Things would only get worse. The American bombing of Cambodia created the conditions for Pol Pot’s Khmer Rouge to seize control of the country.

The communists believed in the purity of an agricultural life and began executing intellectuals and force evacuating people from the cities into rural areas.

Lang and Toma remember the influx of people to their village, and the suffering they faced.

“ It was a very hard life,” Lang said. “We were forced to work, and only got a small bowl of rice a day. Everyone was forced together and would be killed if we refused. We were split up from our parents, and put in a children’s group and given lighter work. There was no time to be with our parents.”

Toma said: “If we did not work hard the Khmer Rouge would blame us as an enemy spy and we would be killed.”

Bu Sunnthana, 67, also lived in the village during the Khmer period. The communists killed her father for being a teacher. When she gave birth, she was given just seven days rest before being put back to work felling trees. Her baby was separated from her, and she couldn’t breastfeed her.

“She survived but she was never a healthy child,” Sunnthana said. “She died aged 22.”

More than 100 people from the village would be murdered. Eventually, that total would include Toma’s brother. Forced into the Khmer Rouge army, he disappeared while Toma was 12. Only decades later would the government inform her that her brother had died during the fighting.

As children, Lang and Toma knew each other, but they would be separated when Lang was conscripted into Cambodia’s military, to fight in the civil war that followed a Vietnamese invasion and the collapse of the Khmer Rouge. He returned, and married the girl who had endured so much horror with him.8C-FISHING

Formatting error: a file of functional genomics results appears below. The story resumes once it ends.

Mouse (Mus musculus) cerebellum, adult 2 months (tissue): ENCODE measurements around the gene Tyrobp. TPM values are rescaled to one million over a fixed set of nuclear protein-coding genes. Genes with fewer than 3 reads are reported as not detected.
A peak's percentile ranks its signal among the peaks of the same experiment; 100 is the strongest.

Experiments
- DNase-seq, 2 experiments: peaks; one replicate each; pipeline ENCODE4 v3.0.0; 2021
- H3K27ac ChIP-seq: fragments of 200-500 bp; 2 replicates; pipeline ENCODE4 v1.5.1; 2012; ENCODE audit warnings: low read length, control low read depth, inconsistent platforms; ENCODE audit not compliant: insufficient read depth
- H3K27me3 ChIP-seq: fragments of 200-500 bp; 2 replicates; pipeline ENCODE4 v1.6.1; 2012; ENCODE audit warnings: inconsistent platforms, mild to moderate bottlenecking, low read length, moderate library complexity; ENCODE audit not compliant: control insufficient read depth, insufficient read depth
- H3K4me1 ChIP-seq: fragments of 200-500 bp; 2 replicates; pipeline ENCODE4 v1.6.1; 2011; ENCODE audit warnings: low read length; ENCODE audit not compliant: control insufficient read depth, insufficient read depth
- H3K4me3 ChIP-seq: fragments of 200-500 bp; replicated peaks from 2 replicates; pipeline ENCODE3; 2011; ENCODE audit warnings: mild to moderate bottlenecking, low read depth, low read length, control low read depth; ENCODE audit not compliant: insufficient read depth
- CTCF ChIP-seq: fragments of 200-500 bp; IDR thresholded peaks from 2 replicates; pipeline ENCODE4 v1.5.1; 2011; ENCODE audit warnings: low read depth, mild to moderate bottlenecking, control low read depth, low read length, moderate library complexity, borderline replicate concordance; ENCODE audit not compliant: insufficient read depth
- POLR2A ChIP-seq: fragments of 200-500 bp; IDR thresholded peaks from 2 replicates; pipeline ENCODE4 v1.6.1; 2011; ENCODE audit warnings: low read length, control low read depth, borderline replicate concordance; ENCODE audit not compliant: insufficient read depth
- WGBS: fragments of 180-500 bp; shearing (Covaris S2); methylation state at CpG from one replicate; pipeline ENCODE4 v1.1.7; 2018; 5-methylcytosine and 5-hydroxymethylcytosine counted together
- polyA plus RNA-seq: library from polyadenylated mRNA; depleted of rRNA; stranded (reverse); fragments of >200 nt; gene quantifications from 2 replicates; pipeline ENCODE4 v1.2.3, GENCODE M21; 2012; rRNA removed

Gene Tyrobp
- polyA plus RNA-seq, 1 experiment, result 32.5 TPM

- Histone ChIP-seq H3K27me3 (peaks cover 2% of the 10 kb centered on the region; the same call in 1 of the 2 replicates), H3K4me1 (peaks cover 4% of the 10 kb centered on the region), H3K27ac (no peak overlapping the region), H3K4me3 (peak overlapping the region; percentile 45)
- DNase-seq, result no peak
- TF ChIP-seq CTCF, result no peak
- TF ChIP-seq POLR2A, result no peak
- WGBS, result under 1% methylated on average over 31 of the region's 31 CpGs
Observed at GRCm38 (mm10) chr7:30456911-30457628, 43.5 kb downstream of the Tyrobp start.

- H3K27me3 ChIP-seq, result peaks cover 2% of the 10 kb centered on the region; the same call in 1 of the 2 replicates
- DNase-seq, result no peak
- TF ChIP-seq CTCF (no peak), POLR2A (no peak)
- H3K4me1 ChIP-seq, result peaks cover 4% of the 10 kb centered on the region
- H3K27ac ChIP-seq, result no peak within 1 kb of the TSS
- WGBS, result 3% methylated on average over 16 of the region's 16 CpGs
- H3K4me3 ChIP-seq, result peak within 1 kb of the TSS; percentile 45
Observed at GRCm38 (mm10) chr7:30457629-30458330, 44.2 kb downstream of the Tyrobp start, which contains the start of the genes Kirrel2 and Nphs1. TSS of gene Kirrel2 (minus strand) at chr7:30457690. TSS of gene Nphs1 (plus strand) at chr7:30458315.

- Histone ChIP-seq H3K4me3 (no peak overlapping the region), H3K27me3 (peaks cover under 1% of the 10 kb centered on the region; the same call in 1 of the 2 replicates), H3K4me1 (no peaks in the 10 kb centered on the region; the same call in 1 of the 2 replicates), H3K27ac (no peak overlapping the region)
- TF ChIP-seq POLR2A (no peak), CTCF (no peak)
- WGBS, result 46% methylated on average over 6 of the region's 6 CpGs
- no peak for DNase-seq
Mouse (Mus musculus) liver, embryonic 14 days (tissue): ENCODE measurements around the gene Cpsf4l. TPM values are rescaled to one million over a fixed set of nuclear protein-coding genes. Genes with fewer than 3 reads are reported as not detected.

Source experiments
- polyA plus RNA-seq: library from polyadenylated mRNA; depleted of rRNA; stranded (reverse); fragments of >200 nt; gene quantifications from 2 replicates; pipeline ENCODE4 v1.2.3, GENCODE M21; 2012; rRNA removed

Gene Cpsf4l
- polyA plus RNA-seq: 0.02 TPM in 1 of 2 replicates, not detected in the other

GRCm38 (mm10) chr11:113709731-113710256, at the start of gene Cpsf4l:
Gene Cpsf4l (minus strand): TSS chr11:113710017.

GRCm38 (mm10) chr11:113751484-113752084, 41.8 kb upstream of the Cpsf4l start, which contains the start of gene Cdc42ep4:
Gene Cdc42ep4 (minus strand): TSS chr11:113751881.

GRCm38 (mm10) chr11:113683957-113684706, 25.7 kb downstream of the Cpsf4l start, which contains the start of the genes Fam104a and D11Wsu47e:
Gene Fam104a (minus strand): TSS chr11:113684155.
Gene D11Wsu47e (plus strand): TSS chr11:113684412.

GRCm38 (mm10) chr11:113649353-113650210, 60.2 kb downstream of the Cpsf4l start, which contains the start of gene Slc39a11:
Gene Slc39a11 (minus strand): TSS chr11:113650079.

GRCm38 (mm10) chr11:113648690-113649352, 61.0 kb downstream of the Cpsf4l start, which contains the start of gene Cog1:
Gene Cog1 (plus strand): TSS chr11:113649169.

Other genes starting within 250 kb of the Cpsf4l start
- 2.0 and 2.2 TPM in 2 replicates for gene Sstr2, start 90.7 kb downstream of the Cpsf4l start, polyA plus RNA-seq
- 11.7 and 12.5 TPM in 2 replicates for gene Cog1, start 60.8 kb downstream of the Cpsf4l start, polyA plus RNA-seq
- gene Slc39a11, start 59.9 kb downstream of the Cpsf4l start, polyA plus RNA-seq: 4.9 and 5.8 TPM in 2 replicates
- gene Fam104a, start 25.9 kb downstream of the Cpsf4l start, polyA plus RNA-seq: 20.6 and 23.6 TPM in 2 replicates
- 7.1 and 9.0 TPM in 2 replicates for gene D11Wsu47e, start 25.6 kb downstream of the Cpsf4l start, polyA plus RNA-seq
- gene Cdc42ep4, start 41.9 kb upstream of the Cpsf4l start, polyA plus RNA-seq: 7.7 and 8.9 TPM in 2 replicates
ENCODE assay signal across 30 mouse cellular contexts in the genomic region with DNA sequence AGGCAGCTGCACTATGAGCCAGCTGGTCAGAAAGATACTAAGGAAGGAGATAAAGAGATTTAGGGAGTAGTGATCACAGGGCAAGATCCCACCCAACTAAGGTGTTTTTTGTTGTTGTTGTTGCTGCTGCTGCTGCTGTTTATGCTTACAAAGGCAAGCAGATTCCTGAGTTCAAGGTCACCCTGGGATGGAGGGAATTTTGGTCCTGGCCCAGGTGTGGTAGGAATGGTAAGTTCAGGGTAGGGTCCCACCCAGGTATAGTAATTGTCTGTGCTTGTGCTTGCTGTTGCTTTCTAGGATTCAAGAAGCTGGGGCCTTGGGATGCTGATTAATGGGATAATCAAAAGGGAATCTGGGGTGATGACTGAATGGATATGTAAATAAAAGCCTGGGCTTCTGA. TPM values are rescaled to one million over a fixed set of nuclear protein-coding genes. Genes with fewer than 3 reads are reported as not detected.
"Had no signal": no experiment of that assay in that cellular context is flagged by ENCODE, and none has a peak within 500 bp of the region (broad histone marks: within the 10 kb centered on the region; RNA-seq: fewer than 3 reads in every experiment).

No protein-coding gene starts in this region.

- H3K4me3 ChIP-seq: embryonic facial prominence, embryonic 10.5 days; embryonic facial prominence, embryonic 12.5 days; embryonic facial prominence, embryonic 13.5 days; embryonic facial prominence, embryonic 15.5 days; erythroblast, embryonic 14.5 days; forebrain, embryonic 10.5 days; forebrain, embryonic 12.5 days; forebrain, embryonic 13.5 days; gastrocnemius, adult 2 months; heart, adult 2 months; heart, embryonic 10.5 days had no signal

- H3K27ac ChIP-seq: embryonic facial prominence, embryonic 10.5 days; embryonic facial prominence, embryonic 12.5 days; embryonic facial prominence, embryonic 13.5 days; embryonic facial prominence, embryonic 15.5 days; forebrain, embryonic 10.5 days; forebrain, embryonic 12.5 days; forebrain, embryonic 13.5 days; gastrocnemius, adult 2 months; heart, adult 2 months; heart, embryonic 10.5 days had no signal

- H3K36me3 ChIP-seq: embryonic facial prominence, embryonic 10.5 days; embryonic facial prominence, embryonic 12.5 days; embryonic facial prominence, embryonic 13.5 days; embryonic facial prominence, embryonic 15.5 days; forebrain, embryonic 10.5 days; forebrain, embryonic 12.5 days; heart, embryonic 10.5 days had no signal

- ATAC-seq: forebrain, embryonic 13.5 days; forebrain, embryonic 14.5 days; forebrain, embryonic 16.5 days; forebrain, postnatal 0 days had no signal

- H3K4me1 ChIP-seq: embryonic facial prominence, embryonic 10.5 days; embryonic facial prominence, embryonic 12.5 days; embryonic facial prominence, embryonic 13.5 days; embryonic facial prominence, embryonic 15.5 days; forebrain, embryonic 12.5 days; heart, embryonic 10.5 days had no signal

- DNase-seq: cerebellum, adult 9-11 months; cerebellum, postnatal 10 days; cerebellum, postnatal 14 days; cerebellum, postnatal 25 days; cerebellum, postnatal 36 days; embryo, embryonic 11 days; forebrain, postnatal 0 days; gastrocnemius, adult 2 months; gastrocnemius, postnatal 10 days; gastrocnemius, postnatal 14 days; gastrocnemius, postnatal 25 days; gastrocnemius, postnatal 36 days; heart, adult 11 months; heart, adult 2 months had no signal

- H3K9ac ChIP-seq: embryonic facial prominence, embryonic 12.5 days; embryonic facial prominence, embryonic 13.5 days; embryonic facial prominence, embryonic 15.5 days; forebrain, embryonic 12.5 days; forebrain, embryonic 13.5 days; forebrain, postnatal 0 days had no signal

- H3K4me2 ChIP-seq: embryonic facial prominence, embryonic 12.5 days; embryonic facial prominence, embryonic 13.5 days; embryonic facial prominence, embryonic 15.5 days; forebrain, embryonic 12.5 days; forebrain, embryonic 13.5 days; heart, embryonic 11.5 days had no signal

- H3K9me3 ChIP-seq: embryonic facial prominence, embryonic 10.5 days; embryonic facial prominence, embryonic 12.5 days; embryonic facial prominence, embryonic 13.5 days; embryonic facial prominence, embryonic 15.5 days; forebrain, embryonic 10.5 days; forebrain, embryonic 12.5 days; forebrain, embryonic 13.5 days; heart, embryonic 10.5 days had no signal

The family now survive in part thanks to SCIAF funding. In addition to training in farming techniques and the provision of a toilet, a water well and supplies, Kampun village has a SCIAF-funded Community Fishing Authority (CFA). The villagers rely on the river in hard times, particularly when a harvest falls short. But outside gangs—some made up of former military—would decimate the fishing stock by using dynamite and electric poles to catch their haul.

CFA and police patrols have helped reduce the problem. Lang last witnessed illegal fishing last year. “I did not see with my own eyes because I was so afraid but I could hear the dynamite,” he said. “I was scared and expected they would have guns.”

This year, the cord anchoring Lang’s boat to the shore was cut, leaving him unable to fish. He suspects the culprits were people angered at the success of the CFA.

Such assistance from SCIAF is relatively simple, but far more complex is their work helping villagers and indigenous communities gain the right to their own land. A complex bureaucratic system has to be navigated and outside companies prey upon the native communities’ lack of knowledge.

Not far from Kampun village, on a hill overlooking the beautiful bucolic Cambodian countryside, I speak to Koe Cheoun, 36, from the Community Forestry Association.